We listen to songs to mirror our emotional states: To pump ourselves up, calm ourselves down and wallow in moments of loneliness. But music's effect extends far beyond offering such feelings of comfort and nostalgia: it materially affects our health. And one strong example is its role in operating rooms.
Multiple studies have shown that playing background music during a surgical procedure positively affects not only the doctor's performance, but also the patient as he undergoes and recovers from a procedure.
Background music is present in operating rooms the world over. In a recent study conducted in the U.K., 90% of surgeons confirmed that they listened to music throughout their surgeries, be it rock, classical or country. Their main goal when picking music was to listen to something familiar, or as Ben Challacombe, a consultant urological surgeon at Guy's and St. Thomas' NHS Foundation Trust in London, told the Guardian, "Old favorites ... familiar, reassuring tunes — interesting, not elevator music, but not distracting either."
When listening to something familiar, nurses report that surgeons are able to achieve an inner calmness that steadies their hands and aids their performance in an unnaturally high-stress environment.
That isn't just an observation, though. A 1994 study found particularly experienced practitioners benefited from listening to music, and a 2008 study found the same (though they noted that novice surgeons are more easily distracted by tunes). When music is played during surgery, surgeons demonstrate higher concentration and lower stress levels, which enables them to execute tasks far more adeptly.
Perhaps most strikingly is the effect music has on the patients. Several studies have proven that patients experience reduced anxiety when they listen to music just before and during surgery. One study found that patients' anxiety dropped nearly 66% when music was played while they were in the operating room. They also had more relaxed breathing patterns during surgery, with an average of 11 breaths per minute as opposed to 13 breaths per minute among the group that didn't listen to music.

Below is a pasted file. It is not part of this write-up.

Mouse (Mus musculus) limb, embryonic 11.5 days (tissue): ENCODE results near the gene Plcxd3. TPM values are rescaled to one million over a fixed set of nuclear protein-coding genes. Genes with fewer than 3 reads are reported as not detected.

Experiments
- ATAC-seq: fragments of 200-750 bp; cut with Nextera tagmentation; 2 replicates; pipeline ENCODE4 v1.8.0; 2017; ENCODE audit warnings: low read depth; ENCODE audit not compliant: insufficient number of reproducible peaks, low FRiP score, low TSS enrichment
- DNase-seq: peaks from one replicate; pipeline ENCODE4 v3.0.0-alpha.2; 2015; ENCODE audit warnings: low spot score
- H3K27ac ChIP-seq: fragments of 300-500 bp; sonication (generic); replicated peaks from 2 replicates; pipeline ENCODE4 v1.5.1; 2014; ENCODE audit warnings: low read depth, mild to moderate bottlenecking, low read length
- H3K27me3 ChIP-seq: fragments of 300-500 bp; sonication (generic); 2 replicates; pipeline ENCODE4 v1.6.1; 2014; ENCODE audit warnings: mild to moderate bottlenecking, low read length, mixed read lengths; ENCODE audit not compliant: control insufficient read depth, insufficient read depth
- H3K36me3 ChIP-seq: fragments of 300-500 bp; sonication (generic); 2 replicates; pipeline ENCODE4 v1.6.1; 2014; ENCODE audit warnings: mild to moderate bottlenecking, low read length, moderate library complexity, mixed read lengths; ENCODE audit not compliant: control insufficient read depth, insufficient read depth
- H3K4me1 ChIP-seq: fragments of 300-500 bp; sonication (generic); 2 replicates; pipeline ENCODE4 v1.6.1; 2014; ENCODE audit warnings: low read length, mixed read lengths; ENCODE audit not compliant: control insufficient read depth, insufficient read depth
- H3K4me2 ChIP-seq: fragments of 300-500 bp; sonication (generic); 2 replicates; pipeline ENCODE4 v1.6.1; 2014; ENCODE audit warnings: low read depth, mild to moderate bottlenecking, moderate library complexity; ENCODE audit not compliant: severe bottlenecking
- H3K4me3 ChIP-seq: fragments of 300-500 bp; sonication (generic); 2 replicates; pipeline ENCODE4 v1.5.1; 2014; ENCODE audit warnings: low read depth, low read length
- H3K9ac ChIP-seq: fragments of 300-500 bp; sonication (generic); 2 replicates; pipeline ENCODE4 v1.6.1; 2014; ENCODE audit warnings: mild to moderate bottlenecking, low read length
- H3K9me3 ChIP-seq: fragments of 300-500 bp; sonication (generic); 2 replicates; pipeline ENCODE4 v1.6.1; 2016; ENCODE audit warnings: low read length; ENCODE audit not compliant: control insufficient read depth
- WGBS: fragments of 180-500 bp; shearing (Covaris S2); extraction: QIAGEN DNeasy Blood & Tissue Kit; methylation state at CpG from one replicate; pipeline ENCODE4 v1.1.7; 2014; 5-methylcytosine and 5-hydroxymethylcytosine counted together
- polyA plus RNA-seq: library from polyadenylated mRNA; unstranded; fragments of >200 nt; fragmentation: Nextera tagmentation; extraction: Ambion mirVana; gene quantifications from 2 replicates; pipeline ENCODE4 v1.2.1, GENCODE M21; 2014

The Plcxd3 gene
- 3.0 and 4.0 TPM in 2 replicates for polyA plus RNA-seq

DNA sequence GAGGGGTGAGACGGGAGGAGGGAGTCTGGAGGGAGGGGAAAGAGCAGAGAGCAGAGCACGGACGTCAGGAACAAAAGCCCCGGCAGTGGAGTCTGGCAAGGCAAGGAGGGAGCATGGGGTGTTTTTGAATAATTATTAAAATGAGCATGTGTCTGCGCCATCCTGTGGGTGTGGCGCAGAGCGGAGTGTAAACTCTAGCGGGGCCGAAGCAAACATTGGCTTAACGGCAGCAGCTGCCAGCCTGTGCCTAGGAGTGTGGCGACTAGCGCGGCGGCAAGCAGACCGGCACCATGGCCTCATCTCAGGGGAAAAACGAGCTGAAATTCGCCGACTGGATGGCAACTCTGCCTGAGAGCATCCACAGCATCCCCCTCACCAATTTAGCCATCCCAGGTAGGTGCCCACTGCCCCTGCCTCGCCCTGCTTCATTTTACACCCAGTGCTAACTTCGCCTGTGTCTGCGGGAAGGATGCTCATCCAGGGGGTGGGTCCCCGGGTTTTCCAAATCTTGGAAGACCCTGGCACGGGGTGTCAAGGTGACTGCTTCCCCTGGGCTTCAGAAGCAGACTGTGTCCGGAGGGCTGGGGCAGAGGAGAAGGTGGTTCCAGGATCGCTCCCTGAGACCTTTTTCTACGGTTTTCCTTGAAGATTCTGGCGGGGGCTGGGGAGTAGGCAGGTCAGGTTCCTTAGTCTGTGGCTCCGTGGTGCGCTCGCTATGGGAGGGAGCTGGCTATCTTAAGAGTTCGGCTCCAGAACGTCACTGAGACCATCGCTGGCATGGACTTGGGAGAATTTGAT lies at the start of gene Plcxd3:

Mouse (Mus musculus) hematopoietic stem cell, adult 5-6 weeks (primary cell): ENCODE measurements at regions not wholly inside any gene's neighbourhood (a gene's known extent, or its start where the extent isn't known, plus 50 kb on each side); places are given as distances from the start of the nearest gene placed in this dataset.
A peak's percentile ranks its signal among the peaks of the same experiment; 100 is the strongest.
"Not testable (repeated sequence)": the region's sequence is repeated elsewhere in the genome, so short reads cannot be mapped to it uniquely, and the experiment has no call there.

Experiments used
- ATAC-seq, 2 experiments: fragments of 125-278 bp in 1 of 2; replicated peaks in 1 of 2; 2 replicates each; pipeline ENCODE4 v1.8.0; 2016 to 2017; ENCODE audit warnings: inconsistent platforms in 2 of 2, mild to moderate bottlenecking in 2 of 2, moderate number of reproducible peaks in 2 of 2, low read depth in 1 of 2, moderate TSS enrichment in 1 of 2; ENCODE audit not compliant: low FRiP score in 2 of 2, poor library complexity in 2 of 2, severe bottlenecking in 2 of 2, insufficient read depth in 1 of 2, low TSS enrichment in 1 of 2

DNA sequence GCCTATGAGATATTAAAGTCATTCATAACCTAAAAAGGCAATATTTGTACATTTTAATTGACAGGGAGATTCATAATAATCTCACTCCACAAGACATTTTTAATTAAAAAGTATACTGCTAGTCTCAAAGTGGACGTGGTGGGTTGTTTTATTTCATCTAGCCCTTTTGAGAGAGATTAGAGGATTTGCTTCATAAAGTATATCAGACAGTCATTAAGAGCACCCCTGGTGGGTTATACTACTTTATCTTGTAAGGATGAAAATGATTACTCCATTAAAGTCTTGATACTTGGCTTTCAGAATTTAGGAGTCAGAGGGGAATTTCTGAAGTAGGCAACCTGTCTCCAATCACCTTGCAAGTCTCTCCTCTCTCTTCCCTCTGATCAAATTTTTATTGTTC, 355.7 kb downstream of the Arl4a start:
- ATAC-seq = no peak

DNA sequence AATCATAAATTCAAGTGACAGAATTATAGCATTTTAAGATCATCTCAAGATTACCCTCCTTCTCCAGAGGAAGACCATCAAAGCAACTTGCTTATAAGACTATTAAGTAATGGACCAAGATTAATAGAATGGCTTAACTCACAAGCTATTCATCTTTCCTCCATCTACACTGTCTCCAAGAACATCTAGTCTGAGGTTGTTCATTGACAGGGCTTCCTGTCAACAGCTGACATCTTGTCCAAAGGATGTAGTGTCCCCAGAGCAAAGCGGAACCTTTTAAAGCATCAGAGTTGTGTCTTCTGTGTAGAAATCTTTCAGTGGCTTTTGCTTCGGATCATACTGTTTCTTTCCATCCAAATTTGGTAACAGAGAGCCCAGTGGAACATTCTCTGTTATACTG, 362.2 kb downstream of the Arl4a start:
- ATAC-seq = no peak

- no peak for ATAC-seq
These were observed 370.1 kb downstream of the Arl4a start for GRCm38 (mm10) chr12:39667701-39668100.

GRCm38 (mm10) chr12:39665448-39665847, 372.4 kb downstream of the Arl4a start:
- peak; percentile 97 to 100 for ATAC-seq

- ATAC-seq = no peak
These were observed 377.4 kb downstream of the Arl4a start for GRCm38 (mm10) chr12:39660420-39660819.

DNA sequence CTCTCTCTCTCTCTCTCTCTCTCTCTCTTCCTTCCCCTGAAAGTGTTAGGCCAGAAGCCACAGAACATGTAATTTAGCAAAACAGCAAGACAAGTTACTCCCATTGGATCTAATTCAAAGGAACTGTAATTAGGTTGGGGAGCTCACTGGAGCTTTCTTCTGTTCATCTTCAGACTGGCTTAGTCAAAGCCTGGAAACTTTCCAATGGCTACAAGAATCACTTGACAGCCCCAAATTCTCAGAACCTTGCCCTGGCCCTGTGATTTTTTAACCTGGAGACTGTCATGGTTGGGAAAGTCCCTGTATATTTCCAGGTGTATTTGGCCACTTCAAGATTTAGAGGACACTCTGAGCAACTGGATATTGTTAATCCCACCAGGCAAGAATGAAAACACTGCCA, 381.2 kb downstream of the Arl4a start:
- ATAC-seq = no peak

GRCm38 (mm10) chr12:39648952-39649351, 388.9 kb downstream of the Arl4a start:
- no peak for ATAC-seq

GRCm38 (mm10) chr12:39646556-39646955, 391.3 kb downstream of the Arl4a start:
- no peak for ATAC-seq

"There's no question, music reduces anxiety before surgery," Zeev Kain, an anesthesiologist at Yale University, told the Guardian. "It will decrease the amount of pain or anxiety medication a patient needs."
It's shocking but true: Music affects how much medication patients require. Because patients are so relaxed, they then physically require less sedative medication (anesthetic). The Yale study found that when patients were in control of their anesthesia (yes, patients can sometimes control their own levels of anesthesia), they would use less when they listened to music through headphones, meaning they were essentially more tolerant of pain.
And in the end, calm surgeons and relaxed patients make for an amazingly successful surgery, all thanks to simply playing background music. Even after the patient gets home, they recover quicker and report higher satisfaction rates on their overall medical experience. This is the ultimate proof that music really can heal.